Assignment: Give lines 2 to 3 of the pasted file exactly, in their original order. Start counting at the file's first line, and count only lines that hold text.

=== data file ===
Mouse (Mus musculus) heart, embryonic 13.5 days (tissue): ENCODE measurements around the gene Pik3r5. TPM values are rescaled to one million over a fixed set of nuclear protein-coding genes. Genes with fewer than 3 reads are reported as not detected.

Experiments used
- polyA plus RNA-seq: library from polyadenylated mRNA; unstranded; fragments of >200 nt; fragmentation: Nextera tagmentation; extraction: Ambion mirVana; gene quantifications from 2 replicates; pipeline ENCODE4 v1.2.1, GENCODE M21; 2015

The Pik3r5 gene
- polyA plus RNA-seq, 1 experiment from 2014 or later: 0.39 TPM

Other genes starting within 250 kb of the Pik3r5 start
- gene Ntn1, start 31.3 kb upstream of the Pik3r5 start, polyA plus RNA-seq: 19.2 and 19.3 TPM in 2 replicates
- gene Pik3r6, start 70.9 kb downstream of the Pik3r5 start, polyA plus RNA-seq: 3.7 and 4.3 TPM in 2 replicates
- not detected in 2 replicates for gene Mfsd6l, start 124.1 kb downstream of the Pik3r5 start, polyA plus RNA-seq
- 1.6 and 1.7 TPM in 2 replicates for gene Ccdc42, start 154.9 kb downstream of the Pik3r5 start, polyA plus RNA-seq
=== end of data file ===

Experiments used
- polyA plus RNA-seq: library from polyadenylated mRNA; unstranded; fragments of >200 nt; fragmentation: Nextera tagmentation; extraction: Ambion mirVana; gene quantifications from 2 replicates; pipeline ENCODE4 v1.2.1, GENCODE M21; 2015